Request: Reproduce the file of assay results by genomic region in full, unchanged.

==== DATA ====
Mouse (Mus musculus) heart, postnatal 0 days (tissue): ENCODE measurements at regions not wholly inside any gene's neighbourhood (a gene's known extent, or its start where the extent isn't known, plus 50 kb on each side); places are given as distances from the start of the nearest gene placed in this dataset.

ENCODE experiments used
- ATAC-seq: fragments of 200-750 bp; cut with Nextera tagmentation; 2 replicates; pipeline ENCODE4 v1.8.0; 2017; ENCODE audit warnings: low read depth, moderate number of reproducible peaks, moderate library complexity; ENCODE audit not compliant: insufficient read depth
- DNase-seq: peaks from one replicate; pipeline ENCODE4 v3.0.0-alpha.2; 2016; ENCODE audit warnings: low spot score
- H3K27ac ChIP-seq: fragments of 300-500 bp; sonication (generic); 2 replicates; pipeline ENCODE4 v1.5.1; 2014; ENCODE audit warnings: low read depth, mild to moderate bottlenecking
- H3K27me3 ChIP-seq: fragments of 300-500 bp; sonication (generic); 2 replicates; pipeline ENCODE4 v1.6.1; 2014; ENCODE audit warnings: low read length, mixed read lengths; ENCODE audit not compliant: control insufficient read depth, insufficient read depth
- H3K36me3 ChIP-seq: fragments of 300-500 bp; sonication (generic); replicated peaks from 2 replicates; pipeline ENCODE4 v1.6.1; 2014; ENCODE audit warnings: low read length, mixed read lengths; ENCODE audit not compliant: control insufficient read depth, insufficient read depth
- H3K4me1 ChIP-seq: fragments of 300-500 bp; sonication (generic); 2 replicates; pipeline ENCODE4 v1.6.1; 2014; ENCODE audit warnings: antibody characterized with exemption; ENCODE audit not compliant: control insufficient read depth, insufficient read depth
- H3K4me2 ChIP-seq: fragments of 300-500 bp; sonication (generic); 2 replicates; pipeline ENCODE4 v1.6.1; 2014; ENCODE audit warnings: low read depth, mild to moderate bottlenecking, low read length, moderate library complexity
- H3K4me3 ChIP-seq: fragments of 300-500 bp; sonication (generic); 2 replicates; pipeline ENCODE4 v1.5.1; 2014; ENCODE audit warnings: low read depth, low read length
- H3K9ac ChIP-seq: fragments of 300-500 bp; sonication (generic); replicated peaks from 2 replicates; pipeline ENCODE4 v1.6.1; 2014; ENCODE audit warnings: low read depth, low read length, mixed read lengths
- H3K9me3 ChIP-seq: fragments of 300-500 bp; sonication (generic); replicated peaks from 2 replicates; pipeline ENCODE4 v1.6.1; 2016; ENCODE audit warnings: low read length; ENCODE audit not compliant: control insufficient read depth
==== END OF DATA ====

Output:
Mouse (Mus musculus) heart, postnatal 0 days (tissue): ENCODE measurements at regions not wholly inside any gene's neighbourhood (a gene's known extent, or its start where the extent isn't known, plus 50 kb on each side); places are given as distances from the start of the nearest gene placed in this dataset.

ENCODE experiments used
- ATAC-seq: fragments of 200-750 bp; cut with Nextera tagmentation; 2 replicates; pipeline ENCODE4 v1.8.0; 2017; ENCODE audit warnings: low read depth, moderate number of reproducible peaks, moderate library complexity; ENCODE audit not compliant: insufficient read depth
- DNase-seq: peaks from one replicate; pipeline ENCODE4 v3.0.0-alpha.2; 2016; ENCODE audit warnings: low spot score
- H3K27ac ChIP-seq: fragments of 300-500 bp; sonication (generic); 2 replicates; pipeline ENCODE4 v1.5.1; 2014; ENCODE audit warnings: low read depth, mild to moderate bottlenecking
- H3K27me3 ChIP-seq: fragments of 300-500 bp; sonication (generic); 2 replicates; pipeline ENCODE4 v1.6.1; 2014; ENCODE audit warnings: low read length, mixed read lengths; ENCODE audit not compliant: control insufficient read depth, insufficient read depth
- H3K36me3 ChIP-seq: fragments of 300-500 bp; sonication (generic); replicated peaks from 2 replicates; pipeline ENCODE4 v1.6.1; 2014; ENCODE audit warnings: low read length, mixed read lengths; ENCODE audit not compliant: control insufficient read depth, insufficient read depth
- H3K4me1 ChIP-seq: fragments of 300-500 bp; sonication (generic); 2 replicates; pipeline ENCODE4 v1.6.1; 2014; ENCODE audit warnings: antibody characterized with exemption; ENCODE audit not compliant: control insufficient read depth, insufficient read depth
- H3K4me2 ChIP-seq: fragments of 300-500 bp; sonication (generic); 2 replicates; pipeline ENCODE4 v1.6.1; 2014; ENCODE audit warnings: low read depth, mild to moderate bottlenecking, low read length, moderate library complexity
- H3K4me3 ChIP-seq: fragments of 300-500 bp; sonication (generic); 2 replicates; pipeline ENCODE4 v1.5.1; 2014; ENCODE audit warnings: low read depth, low read length
- H3K9ac ChIP-seq: fragments of 300-500 bp; sonication (generic); replicated peaks from 2 replicates; pipeline ENCODE4 v1.6.1; 2014; ENCODE audit warnings: low read depth, low read length, mixed read lengths
- H3K9me3 ChIP-seq: fragments of 300-500 bp; sonication (generic); replicated peaks from 2 replicates; pipeline ENCODE4 v1.6.1; 2016; ENCODE audit warnings: low read length; ENCODE audit not compliant: control insufficient read depth